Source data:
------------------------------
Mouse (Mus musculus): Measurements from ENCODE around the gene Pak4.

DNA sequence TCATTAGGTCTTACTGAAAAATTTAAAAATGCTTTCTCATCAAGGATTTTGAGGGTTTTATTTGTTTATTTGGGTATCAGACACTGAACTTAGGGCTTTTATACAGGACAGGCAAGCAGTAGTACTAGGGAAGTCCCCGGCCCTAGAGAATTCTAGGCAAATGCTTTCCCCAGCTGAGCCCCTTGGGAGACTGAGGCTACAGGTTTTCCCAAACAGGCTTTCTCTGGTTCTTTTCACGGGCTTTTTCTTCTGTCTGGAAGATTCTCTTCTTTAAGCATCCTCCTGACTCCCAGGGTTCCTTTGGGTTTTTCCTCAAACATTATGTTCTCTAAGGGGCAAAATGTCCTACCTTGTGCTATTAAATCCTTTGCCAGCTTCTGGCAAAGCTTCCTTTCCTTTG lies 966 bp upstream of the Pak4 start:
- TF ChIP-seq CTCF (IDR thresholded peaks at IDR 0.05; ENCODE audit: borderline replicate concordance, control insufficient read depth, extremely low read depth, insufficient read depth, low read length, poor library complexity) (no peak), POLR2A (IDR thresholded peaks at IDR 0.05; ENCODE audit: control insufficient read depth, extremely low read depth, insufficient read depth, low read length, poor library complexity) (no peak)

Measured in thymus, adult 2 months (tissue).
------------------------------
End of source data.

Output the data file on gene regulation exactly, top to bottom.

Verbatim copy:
Mouse (Mus musculus): Measurements from ENCODE around the gene Pak4.

DNA sequence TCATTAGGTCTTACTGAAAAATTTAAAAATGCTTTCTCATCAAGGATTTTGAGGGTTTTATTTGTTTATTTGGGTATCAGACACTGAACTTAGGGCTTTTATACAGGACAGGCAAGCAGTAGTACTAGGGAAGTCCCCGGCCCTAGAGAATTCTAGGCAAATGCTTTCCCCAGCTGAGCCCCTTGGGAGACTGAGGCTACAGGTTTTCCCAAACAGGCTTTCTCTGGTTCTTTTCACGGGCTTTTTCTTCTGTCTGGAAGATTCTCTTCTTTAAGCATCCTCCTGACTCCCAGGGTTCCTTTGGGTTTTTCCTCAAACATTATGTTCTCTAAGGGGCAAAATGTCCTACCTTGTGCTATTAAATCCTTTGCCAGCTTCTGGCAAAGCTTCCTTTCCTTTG lies 966 bp upstream of the Pak4 start:
- TF ChIP-seq CTCF (IDR thresholded peaks at IDR 0.05; ENCODE audit: borderline replicate concordance, control insufficient read depth, extremely low read depth, insufficient read depth, low read length, poor library complexity) (no peak), POLR2A (IDR thresholded peaks at IDR 0.05; ENCODE audit: control insufficient read depth, extremely low read depth, insufficient read depth, low read length, poor library complexity) (no peak)

Measured in thymus, adult 2 months (tissue).